Installing WP-CLI-SSH

First of all, you’ll need the wp-cli-ssh addon command. You can install this globally via composer but I’ll show you how to do it manually, just in case some plugins you find don’t support this.

First, go to the .wp-cli directory within your home directory. This can be done easily using the following: cd ~/.wp-cli. Within that folder, create a commands folder if it doesn’t exist.

Next, we’ll pull in the git repository of the command into a folder named wp-cli-ssh. Use the following code: git clone https://github.com/xwp/wp-cli-ssh wp-cli-ssh. If you don’t have the git command installed, refer to the git installation guide.

Finally, go back to the main ~/.wp-cli directory and create a config.yml file (if it doesn’t exist) with the following content:

  - commands/wp-cli-ssh/wp-cli-ssh.php

Once done you should be able to go type wp ssh and see something other than “is not a registered wp command.”.

Configuring Remote Servers

You can configure your servers globally or locally. To configure them globally use the previously mentioned config.yml file. You can also use the wp-cli.yml or wp-cli.local.yml files in your current working directory.

Configuration of servers works something like this, paste this in one of the mentioned files:


    cmd: ssh %pseudotty% username@server.com %cmd%
    url: http://myseite.com
    path: /www/path/to/site/root

Once all this is done you can type the following command to update WordPress on your remote site:

wp ssh core update --host=staging

If you own or manage a lot of sites, I think you can see that this is amazing! The script will ask for a password, but if you use RSA keys to log in you can forgo that as well. Take a look at this article to set that up.

Using Bash Scripts

Bash scripts save you even more time by automating tasks. Remember how we needed to type a lot of commands to install WordPress? You can do that with a single bash script. Inside a directory create an install.sh file. Paste the same code we had before inside and save it.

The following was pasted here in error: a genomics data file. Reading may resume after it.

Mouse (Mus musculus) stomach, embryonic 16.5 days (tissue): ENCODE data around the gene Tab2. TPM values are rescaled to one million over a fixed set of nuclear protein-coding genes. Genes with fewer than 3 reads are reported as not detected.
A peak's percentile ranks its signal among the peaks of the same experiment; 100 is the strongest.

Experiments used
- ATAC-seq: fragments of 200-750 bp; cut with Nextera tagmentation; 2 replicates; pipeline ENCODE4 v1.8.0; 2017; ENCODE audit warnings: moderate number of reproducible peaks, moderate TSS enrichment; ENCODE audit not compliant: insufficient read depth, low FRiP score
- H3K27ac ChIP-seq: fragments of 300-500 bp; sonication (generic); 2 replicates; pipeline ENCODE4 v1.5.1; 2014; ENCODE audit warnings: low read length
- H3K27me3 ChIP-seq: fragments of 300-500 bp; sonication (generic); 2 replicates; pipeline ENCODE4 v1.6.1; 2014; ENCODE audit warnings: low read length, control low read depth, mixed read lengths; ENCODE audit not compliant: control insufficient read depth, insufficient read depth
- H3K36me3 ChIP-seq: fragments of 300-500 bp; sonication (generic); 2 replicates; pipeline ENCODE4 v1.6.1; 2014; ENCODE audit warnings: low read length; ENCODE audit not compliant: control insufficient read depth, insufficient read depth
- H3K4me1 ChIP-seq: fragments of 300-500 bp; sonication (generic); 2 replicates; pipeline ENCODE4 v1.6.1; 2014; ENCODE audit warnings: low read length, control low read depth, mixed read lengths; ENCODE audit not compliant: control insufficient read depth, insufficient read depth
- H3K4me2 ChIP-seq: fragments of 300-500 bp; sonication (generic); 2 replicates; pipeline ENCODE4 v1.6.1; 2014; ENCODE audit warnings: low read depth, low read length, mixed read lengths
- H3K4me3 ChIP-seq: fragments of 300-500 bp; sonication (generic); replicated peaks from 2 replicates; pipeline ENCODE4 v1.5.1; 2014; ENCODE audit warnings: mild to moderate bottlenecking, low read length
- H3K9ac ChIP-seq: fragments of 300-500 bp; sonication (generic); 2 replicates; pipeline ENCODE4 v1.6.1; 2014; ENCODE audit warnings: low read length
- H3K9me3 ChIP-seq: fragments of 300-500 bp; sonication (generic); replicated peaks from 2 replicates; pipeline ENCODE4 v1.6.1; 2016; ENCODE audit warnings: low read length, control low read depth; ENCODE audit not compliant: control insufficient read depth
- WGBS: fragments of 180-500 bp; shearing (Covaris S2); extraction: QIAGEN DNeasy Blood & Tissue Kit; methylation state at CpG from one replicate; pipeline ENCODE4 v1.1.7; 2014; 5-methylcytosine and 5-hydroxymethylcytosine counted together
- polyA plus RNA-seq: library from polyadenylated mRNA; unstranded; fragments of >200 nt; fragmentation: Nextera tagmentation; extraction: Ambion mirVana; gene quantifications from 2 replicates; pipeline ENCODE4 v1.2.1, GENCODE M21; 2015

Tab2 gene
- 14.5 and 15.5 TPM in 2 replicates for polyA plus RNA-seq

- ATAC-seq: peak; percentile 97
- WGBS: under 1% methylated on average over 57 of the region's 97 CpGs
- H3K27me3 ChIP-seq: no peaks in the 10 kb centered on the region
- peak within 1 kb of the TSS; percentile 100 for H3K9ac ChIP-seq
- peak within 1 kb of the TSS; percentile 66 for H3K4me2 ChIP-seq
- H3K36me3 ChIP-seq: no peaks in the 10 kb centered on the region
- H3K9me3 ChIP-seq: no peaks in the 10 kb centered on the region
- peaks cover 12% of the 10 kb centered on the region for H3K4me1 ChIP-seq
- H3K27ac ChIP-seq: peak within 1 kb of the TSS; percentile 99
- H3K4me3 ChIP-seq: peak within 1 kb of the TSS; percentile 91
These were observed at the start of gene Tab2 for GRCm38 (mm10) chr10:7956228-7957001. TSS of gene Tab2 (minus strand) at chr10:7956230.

wp core download
wp core config --dbname=mydbname --dbuser=mydbuser --dbpass=mydbpass --dbhost=localhost --dbprefix=whebfubwef_ --extra-php <<PHP
define( 'WP_DEBUG', true );
define( 'WP_DEBUG_LOG', true );
wp db create
wp core install --url=http://siteurl.com --title=SiteTitle --admin_user=username --admin_password=mypassword --admin_email=my@email.com

All you need to do now is type bash install.sh and everything will be done for you, without user intervention. If you manage a lot of sites you can set up all your environments and create a bash script like this:

wp ssh core update --host=clientA
wp ssh core update --host=clientB
wp ssh core update --host=clientC
wp ssh core update --host=clientD

When a new WordPress version comes out, this could save you a lot of time! Since you can do anything you like with WP-CLI you can even update themes and plugins regularly on a number of client sites at once.


WP-CLI really is the developer and website manager’s dream come true. As developers we can create test sites in a jiffy, add test content and do all sorts of import/export magic. Site managers can handle site updates and other tasks for multiple sites with single commands.

If you haven’t already tried WP-CLI I urge you to give it a go. There are also a bunch of community commands like WP-CLI-SSH which add even more great features!

Don’t forget that Kinsta’s new Google Cloud based architecture supports WP-CLI out of the box. If you’d like to try the most modern WordPress hosting architecture and have access to great tools like WP-CLI, try our managed WordPress hosting.

This article was written by Daniel Pataki
Daniel is the Chief Technology Officer at Kinsta. He's also an author at Smashing Magazine, WPMU Dev, Tuts+, and others. Daniel loves board games and going on runs with his dog.